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Consensus reality is one approach to answering the question 'What is real?' , a profound philosophical question, with answers dating back to prehistory. It gives a practical answer - reality is either what exists, or what we can agree by consensus seems to exist. The term is disparaged by some because by implication it may mean little more than "what a group or culture chooses to believe," and may bear little or no relationship to any "true reality", and, indeed, the term challenges the notion of "true reality".
The difficulty with the question stems from the concern that human beings do not in fact fully understand or agree upon the nature of knowledge or knowing, and therefore (it is often argued) it is not possible to be certain beyond doubt what is real. Accordingly, this line of logic concludes, we cannot in fact be sure beyond doubt about the nature of reality. We can, however, seek to obtain some form of consensus, with others, of what is real. We can use this to practically guide us, on the assumption it seems to approximate some kind of valid reality.
Consensus reality is therefore a term with two meanings. To those who adhere to the materialist philosophy, it signifies the objective overall space-time reality believed to exist irrespective of the perceptions of any given individual. For those who adhere to other philosophical views, it refers to the agreed-upon concepts of reality which people in the world, or a culture or group, believe are real, usually based upon their common experiences as they believe them to be.
Throughout history this has also raised a social question: What shall we make of those who do not agree with consensus realities of others, or of the society they live in? Answers have varied from concluding that such people are eccentrics, mentally ill, divinely inspired or enlightened, or evil or demonic in nature. Reality enforcement is a term used for the coercive enforcement of the culturally accepted reality, upon non-conforming individuals. It has varied from indifference, to incarceration, to death.
- 1 General discussion
- 2 Consensus reality in science and philosophy
- 3 Social consequences of consensus reality issues
- 4 See also
- 5 References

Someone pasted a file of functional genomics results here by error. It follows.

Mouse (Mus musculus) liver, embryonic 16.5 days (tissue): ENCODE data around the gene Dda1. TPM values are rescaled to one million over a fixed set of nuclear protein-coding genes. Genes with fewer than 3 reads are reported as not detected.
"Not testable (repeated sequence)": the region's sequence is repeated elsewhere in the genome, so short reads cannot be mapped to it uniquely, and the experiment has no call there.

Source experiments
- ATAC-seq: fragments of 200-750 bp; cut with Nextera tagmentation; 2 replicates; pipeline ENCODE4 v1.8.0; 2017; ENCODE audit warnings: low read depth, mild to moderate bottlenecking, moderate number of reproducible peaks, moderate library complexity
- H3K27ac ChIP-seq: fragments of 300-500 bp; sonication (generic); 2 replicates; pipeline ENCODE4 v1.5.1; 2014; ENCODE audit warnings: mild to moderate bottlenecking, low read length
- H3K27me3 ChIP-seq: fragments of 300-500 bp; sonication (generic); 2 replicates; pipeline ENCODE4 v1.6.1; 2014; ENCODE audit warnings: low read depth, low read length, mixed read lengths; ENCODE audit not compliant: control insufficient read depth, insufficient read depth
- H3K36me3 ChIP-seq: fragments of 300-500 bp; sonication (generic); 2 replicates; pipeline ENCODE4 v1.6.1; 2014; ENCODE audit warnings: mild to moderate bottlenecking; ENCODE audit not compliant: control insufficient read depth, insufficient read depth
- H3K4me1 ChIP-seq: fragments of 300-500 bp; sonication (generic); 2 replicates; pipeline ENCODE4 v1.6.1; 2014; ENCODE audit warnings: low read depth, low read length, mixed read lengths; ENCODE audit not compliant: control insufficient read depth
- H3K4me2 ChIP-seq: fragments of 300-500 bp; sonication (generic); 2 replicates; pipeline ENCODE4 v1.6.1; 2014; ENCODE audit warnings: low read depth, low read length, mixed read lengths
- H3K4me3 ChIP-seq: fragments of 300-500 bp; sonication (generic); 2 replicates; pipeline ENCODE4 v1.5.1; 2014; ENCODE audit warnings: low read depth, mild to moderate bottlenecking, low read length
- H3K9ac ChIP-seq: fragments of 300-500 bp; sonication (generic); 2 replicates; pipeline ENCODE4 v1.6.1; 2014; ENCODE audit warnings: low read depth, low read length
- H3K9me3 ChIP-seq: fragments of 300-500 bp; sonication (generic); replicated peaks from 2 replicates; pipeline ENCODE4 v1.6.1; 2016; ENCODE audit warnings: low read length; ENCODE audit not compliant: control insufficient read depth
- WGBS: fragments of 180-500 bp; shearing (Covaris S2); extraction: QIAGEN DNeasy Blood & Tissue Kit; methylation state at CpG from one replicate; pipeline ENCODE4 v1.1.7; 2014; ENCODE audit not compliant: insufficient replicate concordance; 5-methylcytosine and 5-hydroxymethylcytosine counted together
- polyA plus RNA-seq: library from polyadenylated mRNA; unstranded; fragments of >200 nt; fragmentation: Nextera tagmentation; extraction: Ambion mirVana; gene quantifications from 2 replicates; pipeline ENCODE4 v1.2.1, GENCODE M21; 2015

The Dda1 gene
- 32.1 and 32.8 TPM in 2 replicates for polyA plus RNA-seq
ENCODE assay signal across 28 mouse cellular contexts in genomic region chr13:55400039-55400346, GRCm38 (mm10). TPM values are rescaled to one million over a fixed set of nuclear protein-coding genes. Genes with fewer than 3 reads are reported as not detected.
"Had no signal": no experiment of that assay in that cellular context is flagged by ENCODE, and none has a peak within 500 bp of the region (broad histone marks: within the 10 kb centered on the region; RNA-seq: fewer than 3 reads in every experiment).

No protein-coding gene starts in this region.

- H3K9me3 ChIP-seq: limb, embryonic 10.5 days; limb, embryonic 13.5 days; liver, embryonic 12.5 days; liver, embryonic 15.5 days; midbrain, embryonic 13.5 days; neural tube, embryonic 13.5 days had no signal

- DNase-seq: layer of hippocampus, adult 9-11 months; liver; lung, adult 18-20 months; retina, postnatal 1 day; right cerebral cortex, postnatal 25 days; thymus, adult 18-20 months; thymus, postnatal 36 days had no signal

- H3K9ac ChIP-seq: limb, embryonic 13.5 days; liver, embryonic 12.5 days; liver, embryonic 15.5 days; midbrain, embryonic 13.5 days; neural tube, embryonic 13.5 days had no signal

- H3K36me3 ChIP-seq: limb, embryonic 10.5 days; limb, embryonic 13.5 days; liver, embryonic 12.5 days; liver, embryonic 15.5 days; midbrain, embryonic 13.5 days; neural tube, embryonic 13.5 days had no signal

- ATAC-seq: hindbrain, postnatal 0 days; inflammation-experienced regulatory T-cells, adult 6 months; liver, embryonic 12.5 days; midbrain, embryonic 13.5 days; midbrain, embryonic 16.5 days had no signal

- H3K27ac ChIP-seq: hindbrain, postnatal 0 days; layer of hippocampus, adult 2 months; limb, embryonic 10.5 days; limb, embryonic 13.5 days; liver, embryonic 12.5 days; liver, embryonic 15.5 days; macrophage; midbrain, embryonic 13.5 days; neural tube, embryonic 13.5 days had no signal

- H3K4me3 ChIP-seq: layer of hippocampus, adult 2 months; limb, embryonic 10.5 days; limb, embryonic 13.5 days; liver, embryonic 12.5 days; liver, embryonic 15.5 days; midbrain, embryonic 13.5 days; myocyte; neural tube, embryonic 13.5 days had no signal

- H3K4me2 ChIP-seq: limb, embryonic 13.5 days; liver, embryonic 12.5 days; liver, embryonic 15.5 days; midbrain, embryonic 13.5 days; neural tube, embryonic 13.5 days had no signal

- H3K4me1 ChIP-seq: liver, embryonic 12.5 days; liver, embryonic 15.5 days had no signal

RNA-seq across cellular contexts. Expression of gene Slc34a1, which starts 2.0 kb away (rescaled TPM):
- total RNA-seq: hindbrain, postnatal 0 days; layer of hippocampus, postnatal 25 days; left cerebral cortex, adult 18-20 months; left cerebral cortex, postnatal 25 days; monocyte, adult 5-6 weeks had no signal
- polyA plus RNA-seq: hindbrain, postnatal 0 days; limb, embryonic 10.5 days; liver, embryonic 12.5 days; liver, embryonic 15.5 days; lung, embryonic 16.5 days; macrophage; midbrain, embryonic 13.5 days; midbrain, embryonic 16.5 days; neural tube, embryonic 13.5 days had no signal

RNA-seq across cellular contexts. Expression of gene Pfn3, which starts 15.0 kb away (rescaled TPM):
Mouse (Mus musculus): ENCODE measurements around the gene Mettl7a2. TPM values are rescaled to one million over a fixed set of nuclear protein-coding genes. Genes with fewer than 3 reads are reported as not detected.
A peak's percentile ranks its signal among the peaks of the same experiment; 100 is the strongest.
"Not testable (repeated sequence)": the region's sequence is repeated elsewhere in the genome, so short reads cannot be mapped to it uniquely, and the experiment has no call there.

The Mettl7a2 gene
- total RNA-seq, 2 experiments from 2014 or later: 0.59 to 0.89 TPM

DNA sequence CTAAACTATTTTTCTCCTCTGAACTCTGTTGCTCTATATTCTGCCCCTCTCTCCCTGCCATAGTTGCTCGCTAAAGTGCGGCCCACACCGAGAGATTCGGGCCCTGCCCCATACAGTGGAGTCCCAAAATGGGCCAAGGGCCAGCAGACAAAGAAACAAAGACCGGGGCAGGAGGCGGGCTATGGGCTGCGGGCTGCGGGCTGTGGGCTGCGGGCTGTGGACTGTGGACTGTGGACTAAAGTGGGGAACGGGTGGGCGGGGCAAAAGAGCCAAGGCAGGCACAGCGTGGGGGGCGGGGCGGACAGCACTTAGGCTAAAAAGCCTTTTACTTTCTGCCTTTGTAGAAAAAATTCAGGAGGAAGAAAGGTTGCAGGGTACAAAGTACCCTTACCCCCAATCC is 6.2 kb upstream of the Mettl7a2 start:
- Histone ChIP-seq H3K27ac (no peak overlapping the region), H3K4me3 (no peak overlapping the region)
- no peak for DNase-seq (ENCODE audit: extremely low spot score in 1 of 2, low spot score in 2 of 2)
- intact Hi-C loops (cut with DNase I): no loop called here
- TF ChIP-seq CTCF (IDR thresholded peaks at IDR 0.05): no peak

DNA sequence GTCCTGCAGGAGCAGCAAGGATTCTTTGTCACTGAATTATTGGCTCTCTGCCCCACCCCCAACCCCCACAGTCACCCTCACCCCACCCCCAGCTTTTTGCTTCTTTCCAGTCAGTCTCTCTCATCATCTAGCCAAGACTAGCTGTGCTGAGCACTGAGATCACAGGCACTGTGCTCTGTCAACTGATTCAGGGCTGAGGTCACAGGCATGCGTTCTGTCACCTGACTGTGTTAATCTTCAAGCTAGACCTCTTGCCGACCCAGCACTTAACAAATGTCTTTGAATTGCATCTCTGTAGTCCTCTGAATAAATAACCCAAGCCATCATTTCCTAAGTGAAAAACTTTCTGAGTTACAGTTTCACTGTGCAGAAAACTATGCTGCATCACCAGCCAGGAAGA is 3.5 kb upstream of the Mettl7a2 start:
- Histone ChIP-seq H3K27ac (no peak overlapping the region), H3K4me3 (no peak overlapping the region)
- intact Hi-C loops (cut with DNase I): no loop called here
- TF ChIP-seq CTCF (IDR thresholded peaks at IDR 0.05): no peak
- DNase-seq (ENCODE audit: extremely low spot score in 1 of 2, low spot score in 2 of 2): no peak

- 6 External links
General discussion[edit | edit source]
Consensus reality may be understood by studying socially constructed reality, a subject within the sociology of knowledge. (Read page three of The Social Construction of Reality by Peter L. Berger and Thomas Luckmann.)
Consider this example: reality is different for people who believe in God than for those who believe that science and mathematics are sufficient for explaining life, the universe and everything. In societies where God-centered religions are dominant, that understanding would be the consensus reality, while the religious worldview would remain the nonconsensus (or alternative) reality in a predominently secular society where the consensus reality is grounded in science.
In this way, different individuals and communities, at different developmental stages, have fundamentally different world views. These are not merely more mature view, but fundamentally different ones, with fundamentally different comprehensions of the world around them, and of the constructs within which they live. Thus, in terms of consensus reality, a society that is (for example) secular and one which believes every eventuality is due to gods and devils, will have very different consensus realities, and their entire beliefs on issues from science to slavery through to human sacrifice may differ in direct consequence because of the differences in consensus concerning the world they live in.
Consensus reality in science and philosophy[edit | edit source]
Materialists[edit | edit source]
Materialists, however, may not accept the idea of there being different possible realities for different people, so for them only the first usage of the term consensus reality would make sense. To them, someone believing otherwise might be considered delusional.
Objectivists[edit | edit source]
Objectivists, though not materialists, also reject the notion of subjective reality; they hold that while each individual may indeed have his own perception of reality, that perception has no effect on what reality actually is; in fact, if the perception of reality differs significantly from the actual reality, serious negative consequences are bound to follow.
Idealists[edit | edit source]